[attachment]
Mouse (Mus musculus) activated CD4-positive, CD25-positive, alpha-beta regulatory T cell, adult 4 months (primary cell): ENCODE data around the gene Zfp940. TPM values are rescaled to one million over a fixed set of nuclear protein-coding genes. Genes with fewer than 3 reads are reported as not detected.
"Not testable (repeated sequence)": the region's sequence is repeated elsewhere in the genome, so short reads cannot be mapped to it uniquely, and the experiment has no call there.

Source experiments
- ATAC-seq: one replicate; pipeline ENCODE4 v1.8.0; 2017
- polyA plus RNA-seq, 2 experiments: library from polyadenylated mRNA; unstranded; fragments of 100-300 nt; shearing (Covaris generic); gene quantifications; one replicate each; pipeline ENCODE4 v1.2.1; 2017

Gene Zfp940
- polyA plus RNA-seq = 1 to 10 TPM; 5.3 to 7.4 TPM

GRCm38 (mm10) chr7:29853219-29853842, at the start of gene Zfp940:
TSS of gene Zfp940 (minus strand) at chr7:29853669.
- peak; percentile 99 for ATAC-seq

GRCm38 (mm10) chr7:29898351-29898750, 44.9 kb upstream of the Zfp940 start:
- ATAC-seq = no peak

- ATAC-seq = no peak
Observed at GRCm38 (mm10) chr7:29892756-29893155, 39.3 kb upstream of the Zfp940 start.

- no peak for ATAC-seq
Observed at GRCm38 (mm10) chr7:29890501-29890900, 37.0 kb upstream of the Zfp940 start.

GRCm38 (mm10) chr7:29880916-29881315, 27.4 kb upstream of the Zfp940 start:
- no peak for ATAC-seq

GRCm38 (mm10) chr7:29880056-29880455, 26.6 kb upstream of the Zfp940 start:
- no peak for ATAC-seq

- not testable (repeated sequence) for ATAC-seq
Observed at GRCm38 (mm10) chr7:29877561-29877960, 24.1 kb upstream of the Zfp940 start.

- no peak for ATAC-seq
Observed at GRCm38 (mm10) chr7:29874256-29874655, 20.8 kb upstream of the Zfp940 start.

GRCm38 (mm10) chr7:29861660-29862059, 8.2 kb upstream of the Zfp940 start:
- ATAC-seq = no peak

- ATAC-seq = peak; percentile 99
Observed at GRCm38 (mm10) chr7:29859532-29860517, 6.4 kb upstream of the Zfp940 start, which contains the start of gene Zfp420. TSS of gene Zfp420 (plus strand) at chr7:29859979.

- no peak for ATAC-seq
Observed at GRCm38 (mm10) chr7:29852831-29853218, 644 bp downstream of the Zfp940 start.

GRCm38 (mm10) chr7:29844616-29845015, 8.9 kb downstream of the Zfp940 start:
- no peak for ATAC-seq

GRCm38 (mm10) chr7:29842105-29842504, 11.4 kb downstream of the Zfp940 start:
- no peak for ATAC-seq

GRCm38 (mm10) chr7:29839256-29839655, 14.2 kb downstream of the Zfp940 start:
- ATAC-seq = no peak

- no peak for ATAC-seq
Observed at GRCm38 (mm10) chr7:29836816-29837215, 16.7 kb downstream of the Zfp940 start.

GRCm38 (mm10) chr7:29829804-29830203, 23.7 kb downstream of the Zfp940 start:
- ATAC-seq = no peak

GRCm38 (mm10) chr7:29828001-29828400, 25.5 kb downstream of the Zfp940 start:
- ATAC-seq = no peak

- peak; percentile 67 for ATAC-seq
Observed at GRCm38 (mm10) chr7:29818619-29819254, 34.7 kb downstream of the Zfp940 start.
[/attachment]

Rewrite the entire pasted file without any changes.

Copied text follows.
Mouse (Mus musculus) activated CD4-positive, CD25-positive, alpha-beta regulatory T cell, adult 4 months (primary cell): ENCODE data around the gene Zfp940. TPM values are rescaled to one million over a fixed set of nuclear protein-coding genes. Genes with fewer than 3 reads are reported as not detected.
"Not testable (repeated sequence)": the region's sequence is repeated elsewhere in the genome, so short reads cannot be mapped to it uniquely, and the experiment has no call there.

Source experiments
- ATAC-seq: one replicate; pipeline ENCODE4 v1.8.0; 2017
- polyA plus RNA-seq, 2 experiments: library from polyadenylated mRNA; unstranded; fragments of 100-300 nt; shearing (Covaris generic); gene quantifications; one replicate each; pipeline ENCODE4 v1.2.1; 2017

Gene Zfp940
- polyA plus RNA-seq = 1 to 10 TPM; 5.3 to 7.4 TPM

GRCm38 (mm10) chr7:29853219-29853842, at the start of gene Zfp940:
TSS of gene Zfp940 (minus strand) at chr7:29853669.
- peak; percentile 99 for ATAC-seq

GRCm38 (mm10) chr7:29898351-29898750, 44.9 kb upstream of the Zfp940 start:
- ATAC-seq = no peak

- ATAC-seq = no peak
Observed at GRCm38 (mm10) chr7:29892756-29893155, 39.3 kb upstream of the Zfp940 start.

- no peak for ATAC-seq
Observed at GRCm38 (mm10) chr7:29890501-29890900, 37.0 kb upstream of the Zfp940 start.

GRCm38 (mm10) chr7:29880916-29881315, 27.4 kb upstream of the Zfp940 start:
- no peak for ATAC-seq

GRCm38 (mm10) chr7:29880056-29880455, 26.6 kb upstream of the Zfp940 start:
- no peak for ATAC-seq

- not testable (repeated sequence) for ATAC-seq
Observed at GRCm38 (mm10) chr7:29877561-29877960, 24.1 kb upstream of the Zfp940 start.

- no peak for ATAC-seq
Observed at GRCm38 (mm10) chr7:29874256-29874655, 20.8 kb upstream of the Zfp940 start.

GRCm38 (mm10) chr7:29861660-29862059, 8.2 kb upstream of the Zfp940 start:
- ATAC-seq = no peak

- ATAC-seq = peak; percentile 99
Observed at GRCm38 (mm10) chr7:29859532-29860517, 6.4 kb upstream of the Zfp940 start, which contains the start of gene Zfp420. TSS of gene Zfp420 (plus strand) at chr7:29859979.

- no peak for ATAC-seq
Observed at GRCm38 (mm10) chr7:29852831-29853218, 644 bp downstream of the Zfp940 start.

GRCm38 (mm10) chr7:29844616-29845015, 8.9 kb downstream of the Zfp940 start:
- no peak for ATAC-seq

GRCm38 (mm10) chr7:29842105-29842504, 11.4 kb downstream of the Zfp940 start:
- no peak for ATAC-seq

GRCm38 (mm10) chr7:29839256-29839655, 14.2 kb downstream of the Zfp940 start:
- ATAC-seq = no peak

- no peak for ATAC-seq
Observed at GRCm38 (mm10) chr7:29836816-29837215, 16.7 kb downstream of the Zfp940 start.

GRCm38 (mm10) chr7:29829804-29830203, 23.7 kb downstream of the Zfp940 start:
- ATAC-seq = no peak

GRCm38 (mm10) chr7:29828001-29828400, 25.5 kb downstream of the Zfp940 start:
- ATAC-seq = no peak

- peak; percentile 67 for ATAC-seq
Observed at GRCm38 (mm10) chr7:29818619-29819254, 34.7 kb downstream of the Zfp940 start.